Get over yourself love: T.C.'s interests lie elsewhere
“I’m obsessed”, T.C. told me the other day, "by saccing the exchange now. It's the only thing I think about at the board...."
By a strange coincidence a few hours later I stumbled across a game in Jacob Aagaard’s Attacking Manuel 1 that would be very much my fellow blogger's cup of tea. Aagaard – Lindberg, Stockholm 2004 is in the chapter devoted to the principle that it's the number of pieces that matters when attacking and not the value of the material involved; it contains not one but two exchange sacs, the second of which ended the game.
It’s easy to see that if Black recaptures after 22. Rxh2 he’ll be mated after a few checks. The first time White gives up a rook for bishop is much more interesting however.
Black has played a risky line of the Caro-Kann but with … b7-b5 and a2-a3 thrown in. Evidently he'd hoped that this would help his attack if and when White castled long which in turn might put Aagaard off hacking away on the kingside. As it happens though it didn't turn out that way.
Right now though it’s White’s move. Breaking up Black’s pawns with g2-g4 looks an attractive plan but in this precise position the pawn advance can be answered with … Bd5 gaining a tempo on the rook.
I cannot recall how long I thought about this position, but I know that I did not really calculate a lot of variations. What I was thinking was that his best piece was the bishop on e6. This is not hard to establish, as although its defensive responsibilities are not great, it is at least supporting his structure a bit as well as preparing to irritate my plans.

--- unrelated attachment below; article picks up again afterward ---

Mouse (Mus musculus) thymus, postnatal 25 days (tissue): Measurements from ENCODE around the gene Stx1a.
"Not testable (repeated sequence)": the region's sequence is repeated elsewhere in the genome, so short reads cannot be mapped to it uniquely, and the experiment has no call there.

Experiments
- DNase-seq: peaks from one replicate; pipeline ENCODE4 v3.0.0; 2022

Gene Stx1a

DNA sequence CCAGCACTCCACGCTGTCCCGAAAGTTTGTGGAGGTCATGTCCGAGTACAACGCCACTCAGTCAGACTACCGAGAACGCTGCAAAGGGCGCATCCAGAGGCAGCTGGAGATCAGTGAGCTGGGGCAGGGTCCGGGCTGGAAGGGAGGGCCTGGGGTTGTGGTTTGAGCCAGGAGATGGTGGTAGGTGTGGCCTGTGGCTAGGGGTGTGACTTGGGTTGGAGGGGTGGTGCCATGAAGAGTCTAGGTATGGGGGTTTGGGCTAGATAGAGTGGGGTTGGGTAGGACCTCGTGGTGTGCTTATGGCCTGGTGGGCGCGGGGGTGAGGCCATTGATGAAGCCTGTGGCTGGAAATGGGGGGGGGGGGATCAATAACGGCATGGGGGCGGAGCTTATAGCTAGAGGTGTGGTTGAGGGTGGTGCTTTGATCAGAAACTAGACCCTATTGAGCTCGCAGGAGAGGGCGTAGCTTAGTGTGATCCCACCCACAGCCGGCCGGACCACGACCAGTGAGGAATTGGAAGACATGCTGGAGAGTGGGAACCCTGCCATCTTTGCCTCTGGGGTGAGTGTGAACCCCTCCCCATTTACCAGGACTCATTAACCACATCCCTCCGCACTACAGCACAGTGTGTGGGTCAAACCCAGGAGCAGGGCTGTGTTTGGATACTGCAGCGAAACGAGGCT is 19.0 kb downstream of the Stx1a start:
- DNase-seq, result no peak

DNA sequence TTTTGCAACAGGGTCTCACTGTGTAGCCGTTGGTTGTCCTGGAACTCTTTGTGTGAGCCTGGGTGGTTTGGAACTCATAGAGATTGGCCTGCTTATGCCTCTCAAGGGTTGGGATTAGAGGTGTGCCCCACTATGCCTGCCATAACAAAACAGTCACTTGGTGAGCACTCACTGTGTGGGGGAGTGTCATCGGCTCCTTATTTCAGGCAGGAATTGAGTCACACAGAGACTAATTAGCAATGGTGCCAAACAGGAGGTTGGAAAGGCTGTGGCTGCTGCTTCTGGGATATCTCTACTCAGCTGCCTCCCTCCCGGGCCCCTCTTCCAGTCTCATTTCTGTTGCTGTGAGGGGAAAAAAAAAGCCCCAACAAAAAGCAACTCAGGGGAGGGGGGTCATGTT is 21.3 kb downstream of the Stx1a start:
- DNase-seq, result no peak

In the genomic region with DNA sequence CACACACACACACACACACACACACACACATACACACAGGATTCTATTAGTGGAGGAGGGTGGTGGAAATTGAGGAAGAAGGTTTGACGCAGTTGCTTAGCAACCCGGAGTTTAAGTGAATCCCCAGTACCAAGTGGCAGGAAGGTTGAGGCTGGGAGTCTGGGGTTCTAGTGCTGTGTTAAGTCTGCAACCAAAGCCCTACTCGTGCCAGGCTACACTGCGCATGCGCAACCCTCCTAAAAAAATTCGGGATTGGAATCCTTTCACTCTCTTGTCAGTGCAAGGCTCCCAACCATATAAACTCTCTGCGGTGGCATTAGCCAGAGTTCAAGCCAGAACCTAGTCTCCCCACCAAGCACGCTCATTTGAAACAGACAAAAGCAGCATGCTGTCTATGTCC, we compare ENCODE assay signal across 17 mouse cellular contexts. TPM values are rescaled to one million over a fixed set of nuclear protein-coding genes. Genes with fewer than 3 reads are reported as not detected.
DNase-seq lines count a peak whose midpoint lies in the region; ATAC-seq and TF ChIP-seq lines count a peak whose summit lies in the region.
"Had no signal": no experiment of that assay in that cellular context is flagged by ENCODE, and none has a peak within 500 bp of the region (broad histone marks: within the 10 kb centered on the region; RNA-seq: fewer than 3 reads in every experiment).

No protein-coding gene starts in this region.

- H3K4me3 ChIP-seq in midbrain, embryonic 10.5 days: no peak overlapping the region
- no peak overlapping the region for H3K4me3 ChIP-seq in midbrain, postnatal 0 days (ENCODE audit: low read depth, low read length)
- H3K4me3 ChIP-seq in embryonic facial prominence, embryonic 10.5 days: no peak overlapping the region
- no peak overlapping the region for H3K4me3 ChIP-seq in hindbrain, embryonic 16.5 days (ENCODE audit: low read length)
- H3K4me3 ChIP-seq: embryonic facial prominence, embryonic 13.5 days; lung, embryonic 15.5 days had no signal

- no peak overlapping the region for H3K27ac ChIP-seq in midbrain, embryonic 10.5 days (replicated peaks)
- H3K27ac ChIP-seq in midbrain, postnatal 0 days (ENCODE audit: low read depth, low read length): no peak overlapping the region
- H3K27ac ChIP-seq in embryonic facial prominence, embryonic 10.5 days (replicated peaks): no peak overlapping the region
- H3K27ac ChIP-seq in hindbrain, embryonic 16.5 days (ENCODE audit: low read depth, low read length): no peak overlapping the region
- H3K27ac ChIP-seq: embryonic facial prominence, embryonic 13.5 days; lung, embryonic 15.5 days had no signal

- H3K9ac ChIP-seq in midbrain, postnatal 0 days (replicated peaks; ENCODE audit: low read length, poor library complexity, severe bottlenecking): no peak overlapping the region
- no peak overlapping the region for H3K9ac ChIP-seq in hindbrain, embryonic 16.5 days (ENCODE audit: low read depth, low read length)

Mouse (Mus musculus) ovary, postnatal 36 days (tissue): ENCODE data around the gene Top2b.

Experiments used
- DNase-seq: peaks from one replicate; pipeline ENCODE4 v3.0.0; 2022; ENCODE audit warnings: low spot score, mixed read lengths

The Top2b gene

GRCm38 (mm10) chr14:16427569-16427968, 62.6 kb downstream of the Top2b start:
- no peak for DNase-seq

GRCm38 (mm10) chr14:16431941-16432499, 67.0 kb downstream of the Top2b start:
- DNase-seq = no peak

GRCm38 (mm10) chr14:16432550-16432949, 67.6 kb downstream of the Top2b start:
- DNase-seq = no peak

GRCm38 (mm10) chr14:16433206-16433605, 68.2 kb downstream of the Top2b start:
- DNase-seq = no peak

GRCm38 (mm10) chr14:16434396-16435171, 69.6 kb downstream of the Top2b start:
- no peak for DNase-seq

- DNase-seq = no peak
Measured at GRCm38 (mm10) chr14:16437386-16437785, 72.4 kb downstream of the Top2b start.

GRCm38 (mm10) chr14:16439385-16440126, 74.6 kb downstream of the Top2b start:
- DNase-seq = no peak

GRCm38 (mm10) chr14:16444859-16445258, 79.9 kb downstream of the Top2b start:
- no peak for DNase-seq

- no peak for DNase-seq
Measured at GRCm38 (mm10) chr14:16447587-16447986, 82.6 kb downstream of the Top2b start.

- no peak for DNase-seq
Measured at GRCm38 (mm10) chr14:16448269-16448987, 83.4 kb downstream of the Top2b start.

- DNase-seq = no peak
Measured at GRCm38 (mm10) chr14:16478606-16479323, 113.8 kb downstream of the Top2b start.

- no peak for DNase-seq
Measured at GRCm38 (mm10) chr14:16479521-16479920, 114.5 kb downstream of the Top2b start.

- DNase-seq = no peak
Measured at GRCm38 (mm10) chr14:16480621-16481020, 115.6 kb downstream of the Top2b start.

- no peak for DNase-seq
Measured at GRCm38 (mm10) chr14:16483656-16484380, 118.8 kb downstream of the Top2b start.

My own worst pieces are the bishop on c1 and the rook on a1. I knew very well that the only pieces relevant for judging the success of an attack are those present on the battlefield when the two armies collide. The remaining forces will only be useful in future clashes (often the endgame). With this notion I had no concerns about offering my opponent a bit of material.
So the game continued 13 Bh6 (“!” – Aagaard) Re8, 14 g4 Bd5, 15 O-O-O leading here:-
White is happy to allow the rook to be attacked here because if it is taken he can replace it with his queen’s rook and in effect Black has only succeeded in swapping off one of his best defenders for White’s least effective piece. As it happens Black did indeed take on h1 and he didn’t last much longer.
By the way, the “I did not really calculate a lot of variations” bit is a little misleading because the thrust of the book is not that if we grasp some general ideas we will no longer have to bother working out any specific lines but rather that learning the ‘rules’ of attacking play enables us to
“… reduce the number of variations to calculate by tuning our focus to the most important moments and possibilities.”
I'm not sure that Tom would entirely agree with the sentiment but if nothing else he can at least enjoy the game and get the exchange sac obsession monkey off his back for one more day.